UNIVERSITY PARK, Pa. — Poetry allows for the expression of emotions and ideas powerfully and succinctly. It can inspire new ways of thinking and answering questions. It is through Poetry that Hiram Larew hopes to inspire students and educators to tackle one of the greatest challenges of any society, food insecurity.
Through a $25,000 gift, Larew created the Global Teach Ag Network Enhancement Fund, which is designed to enrich the Ag Sciences Global program through support specifically for the Global Teach Ag Network. This annually supported fund will be used to provide professional development for educators, programmatic and staffing support and research for domestic and global initiatives.
Larew, a retired US Department of Agriculture employee, is a dedicated poet. Throughout his career in the federal government, Larew wrote and published Poetry but never combined Poetry with his work in Addressing food insecurity.
It wasn’t until he was asked to give a lecture at his alma mater, Oregon State University, about Poetry focusing on hunger that he realized there wasn’t much out there.
“There’s a lot of poetry about hunger of the heart, spirit and soul, but very little about hunger of the stomach,” said Larew. “Knowing that Poetry has been very effective in Addressing social issues, I thought I could try to Rouse Poets to write about hunger.”
Larew became connected to Penn State through Deanna Behring, College of Agricultural Sciences Assistant Dean and director of Ag Sciences Global, and Melanie Foster, associate teaching Professor of international agriculture and co-founder of Global Teach Ag Network, both of whom he met in Washington , DC
Foster and the network are focused on Educator professional development and empowerment.
“We’re trying to empower educators to teach about the world’s biggest problems,” said Foster. “We want our educators to have the tools to teach about these problems — like hunger and food insecurity — and inspire youth, the next generation, to take on these issues.”
Global Teach Ag Network offers both face-to-face Intensive professional development for teachers, as well as a digital community of practice known Global Learning in Agriculture Community, or GLAG, which increases accessibility and diversity. It’s a space where educators from around the world can connect with each other and share their ideas. More than 1,100 teachers from 40 countries and all 50 states participate in GLAG.
“Within GLAG there is a section called GLAG creates, which focuses on different teaching pedagogies, including drama, poetry and other arts,” explained Foster. “This is where Hiram, his Poetry and his financial support are having a profound impact. A past gift from him is helping fund the program manager for GLAG creates who is a full-time ag teacher in Pennsylvania.”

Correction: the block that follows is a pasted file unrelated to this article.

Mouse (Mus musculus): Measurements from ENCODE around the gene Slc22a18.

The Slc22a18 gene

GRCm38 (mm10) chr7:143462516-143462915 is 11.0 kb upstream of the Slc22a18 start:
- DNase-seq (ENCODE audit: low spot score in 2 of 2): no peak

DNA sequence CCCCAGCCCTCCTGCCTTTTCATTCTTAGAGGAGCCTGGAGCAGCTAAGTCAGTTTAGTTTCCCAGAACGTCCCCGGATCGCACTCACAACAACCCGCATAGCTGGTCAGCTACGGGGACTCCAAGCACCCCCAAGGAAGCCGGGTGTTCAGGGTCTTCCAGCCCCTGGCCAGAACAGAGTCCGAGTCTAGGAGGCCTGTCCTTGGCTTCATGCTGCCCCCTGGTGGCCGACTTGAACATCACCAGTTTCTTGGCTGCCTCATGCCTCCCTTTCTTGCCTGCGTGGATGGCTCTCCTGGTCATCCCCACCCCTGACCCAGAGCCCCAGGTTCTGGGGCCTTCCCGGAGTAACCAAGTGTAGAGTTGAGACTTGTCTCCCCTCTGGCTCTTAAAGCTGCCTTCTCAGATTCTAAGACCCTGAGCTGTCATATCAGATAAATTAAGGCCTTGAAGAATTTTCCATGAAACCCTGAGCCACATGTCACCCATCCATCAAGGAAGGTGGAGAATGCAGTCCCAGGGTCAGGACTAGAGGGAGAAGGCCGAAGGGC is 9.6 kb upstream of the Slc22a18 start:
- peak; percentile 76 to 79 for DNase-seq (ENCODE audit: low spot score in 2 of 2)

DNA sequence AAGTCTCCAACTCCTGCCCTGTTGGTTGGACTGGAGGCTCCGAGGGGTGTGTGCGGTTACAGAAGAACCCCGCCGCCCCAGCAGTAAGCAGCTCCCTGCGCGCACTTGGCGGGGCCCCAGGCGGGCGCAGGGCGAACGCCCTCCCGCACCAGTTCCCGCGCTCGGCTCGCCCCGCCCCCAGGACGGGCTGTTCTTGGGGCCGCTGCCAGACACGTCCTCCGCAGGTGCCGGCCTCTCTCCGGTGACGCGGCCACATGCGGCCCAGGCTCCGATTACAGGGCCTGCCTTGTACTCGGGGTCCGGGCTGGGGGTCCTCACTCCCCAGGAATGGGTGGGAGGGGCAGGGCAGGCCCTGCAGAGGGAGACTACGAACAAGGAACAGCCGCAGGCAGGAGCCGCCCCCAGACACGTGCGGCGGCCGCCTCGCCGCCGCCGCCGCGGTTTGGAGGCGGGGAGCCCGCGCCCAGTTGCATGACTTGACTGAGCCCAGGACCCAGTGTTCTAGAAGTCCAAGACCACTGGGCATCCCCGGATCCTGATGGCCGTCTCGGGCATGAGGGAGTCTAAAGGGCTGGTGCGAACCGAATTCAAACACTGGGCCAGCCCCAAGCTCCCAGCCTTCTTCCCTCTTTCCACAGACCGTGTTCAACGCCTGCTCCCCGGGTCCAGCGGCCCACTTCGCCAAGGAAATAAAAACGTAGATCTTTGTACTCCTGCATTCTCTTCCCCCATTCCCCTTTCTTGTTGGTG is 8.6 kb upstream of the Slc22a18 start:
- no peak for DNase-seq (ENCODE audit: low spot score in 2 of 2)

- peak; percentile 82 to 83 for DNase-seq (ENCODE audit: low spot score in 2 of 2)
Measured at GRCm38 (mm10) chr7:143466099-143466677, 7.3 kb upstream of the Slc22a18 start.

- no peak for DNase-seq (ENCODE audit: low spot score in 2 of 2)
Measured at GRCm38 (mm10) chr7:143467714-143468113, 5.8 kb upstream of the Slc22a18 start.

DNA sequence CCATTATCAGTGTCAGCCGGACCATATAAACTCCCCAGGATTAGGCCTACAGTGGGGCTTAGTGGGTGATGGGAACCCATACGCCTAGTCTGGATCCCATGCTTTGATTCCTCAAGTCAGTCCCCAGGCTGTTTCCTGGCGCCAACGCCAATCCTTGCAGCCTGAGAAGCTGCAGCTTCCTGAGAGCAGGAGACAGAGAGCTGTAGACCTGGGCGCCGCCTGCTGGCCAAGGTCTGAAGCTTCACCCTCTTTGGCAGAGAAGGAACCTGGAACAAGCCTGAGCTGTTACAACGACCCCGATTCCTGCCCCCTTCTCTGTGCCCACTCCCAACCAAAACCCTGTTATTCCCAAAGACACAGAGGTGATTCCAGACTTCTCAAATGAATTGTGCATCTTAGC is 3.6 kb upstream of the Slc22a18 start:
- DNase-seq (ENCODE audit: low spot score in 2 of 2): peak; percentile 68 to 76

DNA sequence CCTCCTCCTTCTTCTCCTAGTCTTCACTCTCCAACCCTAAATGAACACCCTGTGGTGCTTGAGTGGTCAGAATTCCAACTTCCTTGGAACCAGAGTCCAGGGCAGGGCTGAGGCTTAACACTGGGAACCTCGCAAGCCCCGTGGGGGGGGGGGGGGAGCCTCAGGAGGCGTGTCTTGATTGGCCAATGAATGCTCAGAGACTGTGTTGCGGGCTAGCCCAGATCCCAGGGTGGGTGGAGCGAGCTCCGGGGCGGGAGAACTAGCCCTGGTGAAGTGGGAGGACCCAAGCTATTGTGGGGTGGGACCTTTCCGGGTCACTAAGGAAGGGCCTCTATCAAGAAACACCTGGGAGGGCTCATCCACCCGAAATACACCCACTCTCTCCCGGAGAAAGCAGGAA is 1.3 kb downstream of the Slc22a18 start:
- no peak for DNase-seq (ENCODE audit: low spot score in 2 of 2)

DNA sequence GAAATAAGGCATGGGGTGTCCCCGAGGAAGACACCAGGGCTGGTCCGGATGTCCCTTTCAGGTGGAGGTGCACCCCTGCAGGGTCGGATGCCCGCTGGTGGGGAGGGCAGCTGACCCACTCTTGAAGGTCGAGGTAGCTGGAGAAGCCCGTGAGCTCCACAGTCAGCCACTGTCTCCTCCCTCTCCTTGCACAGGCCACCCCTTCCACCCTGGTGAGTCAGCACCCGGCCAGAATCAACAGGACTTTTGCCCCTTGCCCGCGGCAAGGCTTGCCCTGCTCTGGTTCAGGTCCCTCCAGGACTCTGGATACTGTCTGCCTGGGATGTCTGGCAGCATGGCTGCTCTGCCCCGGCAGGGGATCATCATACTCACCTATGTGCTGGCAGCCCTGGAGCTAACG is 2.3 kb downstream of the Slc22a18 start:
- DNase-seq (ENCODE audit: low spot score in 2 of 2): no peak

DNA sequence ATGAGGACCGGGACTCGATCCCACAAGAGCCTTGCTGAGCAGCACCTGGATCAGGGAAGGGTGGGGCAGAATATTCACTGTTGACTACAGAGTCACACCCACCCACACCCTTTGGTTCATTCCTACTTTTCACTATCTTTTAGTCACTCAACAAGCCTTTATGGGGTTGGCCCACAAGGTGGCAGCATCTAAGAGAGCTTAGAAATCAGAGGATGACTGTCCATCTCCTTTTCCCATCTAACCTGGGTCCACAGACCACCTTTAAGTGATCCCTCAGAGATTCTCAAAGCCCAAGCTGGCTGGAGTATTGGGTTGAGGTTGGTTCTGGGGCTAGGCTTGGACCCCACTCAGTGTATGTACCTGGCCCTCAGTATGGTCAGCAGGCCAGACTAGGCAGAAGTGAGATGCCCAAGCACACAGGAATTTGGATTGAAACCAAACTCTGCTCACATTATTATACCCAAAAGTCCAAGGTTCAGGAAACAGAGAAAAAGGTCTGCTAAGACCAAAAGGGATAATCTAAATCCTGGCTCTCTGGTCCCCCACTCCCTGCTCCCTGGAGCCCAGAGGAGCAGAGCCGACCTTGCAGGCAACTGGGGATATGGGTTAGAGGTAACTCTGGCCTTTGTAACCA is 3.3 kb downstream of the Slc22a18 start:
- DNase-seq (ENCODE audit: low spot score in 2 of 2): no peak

Larew said he considers Foster and her colleagues to be very brave and open-minded when it comes to the work they are trying to accomplish.
“Melanie and Daniel Foster invited a poet into a conversation about agriculture, an unusual conversation,” said Larew. “I realized in them that I had two good colleagues and that we could trust, respect and learn from one another.”
Larew saw that a challenge of the work within the Global Teach Ag Network is funding. He knew if he could help cover some of the costs associated with bringing Poetry into their work and encouraging teachers to use it in the K-12 Classroom specifically to address social issues, it would allow them to operate more freely and pursue opportunities and ideas that may not have been possible otherwise.
“It’s gratifying to me to be able to see what we might cook up as a result of the support I am providing,” said Larew. “I am also hopeful that my gift will leverage others to contribute. I’ll never be able to do all that’s needed, but if I can get the ball rolling and highlight it to other donors, then I’ll be making a positive impact.
“Overall, I believe that what Melanie and Daniel are doing to reach out to teachers is so incredibly important. They’re leaders in this arena of important work. It’s so cool to be able to bring the arts into this too,” he said.
“To say we are grateful is an understatement,” said Daniel Foster, associate professor and Global Teach Ag Network innovation specialist. “There are plenty who talk about action in this world, but, sadly, few who actually take action. This gift from Hiram is a great illustration of taking action – acknowledging that teachers matter – if we are going to solve the problems facing our world like global food security, it will require the help of the arts to Capture the hearts of students, inspiring them to change minds. GLAG creates helps this happen.”
Continued funding support is critical to ensuring that the innovative work of the Global Teach Ag Network, GLAG and GLAG creates continues and can grow to meet the challenges and demands of a changing educational environment. To learn more about the program, visit the Global Teach Ag Network website or contact Melanie Foster. You can also support the program through a gift to the newly created Global Teach Ag Network Enhancement Fund.
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